A HOPE FOR THE FUTURE OF THE IBERIAN LYNX
During the clear nights of new Moon, it is possible to observe an amazing shading light crossing the sky entirely: The Milky Way. From March to October, in the Northern Hemisphere, it gives its best, with the visible Galaxy centre, powered by a massive black hole at its brightest part, where Sagittarius, Scorpio and Ophiuchus constellations meet.
Framed by this amazing Galactic show, the CNRLI of Silves (Iberian Lynx National Breeding Centre) raised in 2009. This Centre, unique in Portugal, collaborates with other three in Spain in order to win one of the hardest challenges of the history of Conservation: re-populate the Iberian Peninsula of one of its two key top-predators, the Iberian lynx (Lynx pardinus), which together with the Iberian wolf (Canis lupus signatus) once dominated this entire ecosystem from mountains to shrub lands.
<Being part of these great initiatives as volunteer is undoubtedly a wonderful experience to join my ideals and passions for Nature Conservation and see my efforts being part of something so important that can drive a change in near future.>
In the case of Iberian lynx, such wild cat species has listed in the IUCN as one of the most endangered feline in the world, The causes are many but readdressed to mainly three: fragmentation of its native habitats, decreasing of its main prey, the wild rabbit (Oryctolagus cuniculus) and hunting and poaching techniques.
During 20th century the human expansion as well as the increasing demand of market products, induced exploitation (still ongoing today) about the soil of the in-land of Portugal and Spain. Thus, leading to great changes in habitats that saw the initial shrub lands being converted in intensive and extensive agricultural crops. This, together with hunting decreased the lynx populations so much forcing them to move in more limited areas to take shelter. Only due to these causes, the Iberian lynx experienced serious collapse of about 80% of its entire range (area used by predators), decreasing from 15 subpopulation, estimated in 1940’s, to solely two subpopulations, mostly observed in early 2000s in Sierra Morena and Doñana coastal plains . To make the matters worse, two great plagues very well known in Iberian such as Myxomatosis and rabbit haemorrhagic disease (RHD), hit the rabbit populations, which declined dramatically from 1950s to 1990s for over 55%. It had a consequent repercussion on the Iberian lynx population, which strictly depend on this source of prey for about 75% of its sustenance.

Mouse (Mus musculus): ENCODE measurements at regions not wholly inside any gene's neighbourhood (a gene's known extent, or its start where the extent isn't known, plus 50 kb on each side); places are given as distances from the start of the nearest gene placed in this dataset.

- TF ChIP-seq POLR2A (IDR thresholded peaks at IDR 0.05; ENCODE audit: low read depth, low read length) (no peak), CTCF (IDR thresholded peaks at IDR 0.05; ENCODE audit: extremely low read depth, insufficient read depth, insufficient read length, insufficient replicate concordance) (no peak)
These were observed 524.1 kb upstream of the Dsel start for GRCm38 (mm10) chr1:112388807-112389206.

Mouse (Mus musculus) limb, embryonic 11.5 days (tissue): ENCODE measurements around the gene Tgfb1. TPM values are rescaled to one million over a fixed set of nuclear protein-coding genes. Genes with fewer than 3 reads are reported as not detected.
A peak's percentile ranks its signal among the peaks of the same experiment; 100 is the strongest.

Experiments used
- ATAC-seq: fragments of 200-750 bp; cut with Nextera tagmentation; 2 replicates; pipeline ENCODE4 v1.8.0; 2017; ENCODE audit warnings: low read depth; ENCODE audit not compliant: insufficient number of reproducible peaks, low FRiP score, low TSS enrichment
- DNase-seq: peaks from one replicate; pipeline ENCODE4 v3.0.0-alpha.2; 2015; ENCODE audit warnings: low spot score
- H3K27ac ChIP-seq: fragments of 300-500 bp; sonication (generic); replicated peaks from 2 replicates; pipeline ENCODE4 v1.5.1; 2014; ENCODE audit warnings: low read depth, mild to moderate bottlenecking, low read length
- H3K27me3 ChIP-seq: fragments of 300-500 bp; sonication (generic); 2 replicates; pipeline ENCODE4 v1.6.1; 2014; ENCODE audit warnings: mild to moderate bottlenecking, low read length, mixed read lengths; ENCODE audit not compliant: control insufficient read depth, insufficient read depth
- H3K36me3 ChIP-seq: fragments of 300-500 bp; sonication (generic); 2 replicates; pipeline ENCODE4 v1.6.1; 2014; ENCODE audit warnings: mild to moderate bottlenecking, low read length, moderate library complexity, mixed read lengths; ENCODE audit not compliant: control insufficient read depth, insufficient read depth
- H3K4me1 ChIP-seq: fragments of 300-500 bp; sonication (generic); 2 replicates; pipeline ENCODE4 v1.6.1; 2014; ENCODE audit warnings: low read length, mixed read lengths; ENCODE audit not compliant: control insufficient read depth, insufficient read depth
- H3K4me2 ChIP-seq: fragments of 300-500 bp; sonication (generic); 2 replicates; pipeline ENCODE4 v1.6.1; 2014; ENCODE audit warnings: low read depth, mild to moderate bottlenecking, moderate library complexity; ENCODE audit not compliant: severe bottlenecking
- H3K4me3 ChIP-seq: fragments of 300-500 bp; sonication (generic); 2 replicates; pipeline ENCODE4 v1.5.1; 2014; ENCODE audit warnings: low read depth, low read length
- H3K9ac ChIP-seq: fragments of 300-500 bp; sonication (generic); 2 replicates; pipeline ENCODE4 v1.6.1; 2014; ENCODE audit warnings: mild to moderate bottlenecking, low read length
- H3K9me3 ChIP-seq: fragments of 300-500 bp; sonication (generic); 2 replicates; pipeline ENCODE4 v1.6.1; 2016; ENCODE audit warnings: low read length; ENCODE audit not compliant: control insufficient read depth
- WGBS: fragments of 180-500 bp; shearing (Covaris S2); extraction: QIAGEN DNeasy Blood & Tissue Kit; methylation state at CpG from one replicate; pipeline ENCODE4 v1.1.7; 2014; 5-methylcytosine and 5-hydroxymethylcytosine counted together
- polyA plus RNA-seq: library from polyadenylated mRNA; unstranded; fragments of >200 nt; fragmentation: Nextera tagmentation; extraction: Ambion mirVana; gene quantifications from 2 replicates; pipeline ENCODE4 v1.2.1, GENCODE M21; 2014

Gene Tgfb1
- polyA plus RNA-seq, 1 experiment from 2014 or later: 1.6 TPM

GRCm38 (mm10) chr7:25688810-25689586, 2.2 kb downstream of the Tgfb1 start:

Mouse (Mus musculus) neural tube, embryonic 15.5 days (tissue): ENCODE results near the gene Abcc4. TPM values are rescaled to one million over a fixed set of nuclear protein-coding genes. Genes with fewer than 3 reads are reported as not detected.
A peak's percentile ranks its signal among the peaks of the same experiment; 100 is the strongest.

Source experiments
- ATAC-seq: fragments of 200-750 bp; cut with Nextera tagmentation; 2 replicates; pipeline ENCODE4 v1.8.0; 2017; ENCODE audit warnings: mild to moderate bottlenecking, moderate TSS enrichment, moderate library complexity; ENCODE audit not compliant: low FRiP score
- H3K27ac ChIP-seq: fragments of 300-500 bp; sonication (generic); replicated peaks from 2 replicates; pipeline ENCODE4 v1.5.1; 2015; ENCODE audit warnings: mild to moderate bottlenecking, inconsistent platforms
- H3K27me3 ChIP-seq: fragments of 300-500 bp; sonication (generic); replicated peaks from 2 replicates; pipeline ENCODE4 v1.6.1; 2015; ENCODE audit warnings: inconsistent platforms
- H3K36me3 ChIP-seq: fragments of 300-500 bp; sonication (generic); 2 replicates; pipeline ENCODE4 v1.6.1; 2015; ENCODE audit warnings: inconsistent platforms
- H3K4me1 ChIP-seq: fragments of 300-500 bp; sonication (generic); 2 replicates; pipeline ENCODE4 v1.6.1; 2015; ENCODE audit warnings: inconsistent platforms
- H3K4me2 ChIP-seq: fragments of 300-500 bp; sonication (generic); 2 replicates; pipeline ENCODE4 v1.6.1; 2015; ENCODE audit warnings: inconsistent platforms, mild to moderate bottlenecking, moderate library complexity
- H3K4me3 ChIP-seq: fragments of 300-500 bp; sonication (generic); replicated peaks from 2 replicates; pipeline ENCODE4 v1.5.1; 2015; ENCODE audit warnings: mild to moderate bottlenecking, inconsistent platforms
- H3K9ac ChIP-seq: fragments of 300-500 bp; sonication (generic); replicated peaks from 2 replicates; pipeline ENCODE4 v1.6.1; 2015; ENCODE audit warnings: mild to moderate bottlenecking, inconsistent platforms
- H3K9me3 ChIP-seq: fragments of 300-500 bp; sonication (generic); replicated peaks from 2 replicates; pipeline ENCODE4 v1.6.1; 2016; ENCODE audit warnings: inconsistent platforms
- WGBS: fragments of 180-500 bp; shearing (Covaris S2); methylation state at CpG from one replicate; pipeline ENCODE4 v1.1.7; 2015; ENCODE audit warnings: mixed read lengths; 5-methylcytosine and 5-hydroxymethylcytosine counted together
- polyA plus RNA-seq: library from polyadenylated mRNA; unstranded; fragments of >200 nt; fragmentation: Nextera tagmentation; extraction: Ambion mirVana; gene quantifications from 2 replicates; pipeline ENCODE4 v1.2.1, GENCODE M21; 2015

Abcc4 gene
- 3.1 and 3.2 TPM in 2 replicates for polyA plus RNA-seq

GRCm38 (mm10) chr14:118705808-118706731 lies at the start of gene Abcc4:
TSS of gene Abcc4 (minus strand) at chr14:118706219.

On the verge of 21th century, the previous causes determined such a dramatic decline on this predator population that only 100 individuals of Iberian lynx were estimated in all Iberia.
Thanks to the government and conjugated efforts between Portugal and Spain, the Iberia lynx has been fully protected with conservation measures that goes beyond imagination. The plan for their re-population includes, not only the habitat restoration and increasing the wild rabbit population (propaedeutic for lynx re-introduction), but also the capturing of wounded animals and undertaking control breeding initiatives to guarantee a good genetic variability essential for the species conservation and increasing habitat biodiversity.
At the CNRLI of Silves (Portugal), under the supervision of the Dr. Rodrigo Serra, this conservation plan of capturing, breeding and releasing has managed to successfully free in the wild up to 73 Iberian lynxes in Portugal in the areas of Mértola, Serpa and the Guadiana National Reserve. Its data points to a gradual and constant recovery of the species in these territories but positive outcomes are also observed in Spain. The strategic approach performed at the Centre and the great concertation of veterinary experts, genetic biologists, monitoring experts, keepers and volunteers have been capable to gradually re-increase the chances to encounter in the Portuguese wilderness such majestic feline, once dominating the shrubs and plains of Iberia and only now starting to reappropriate of its natural environment.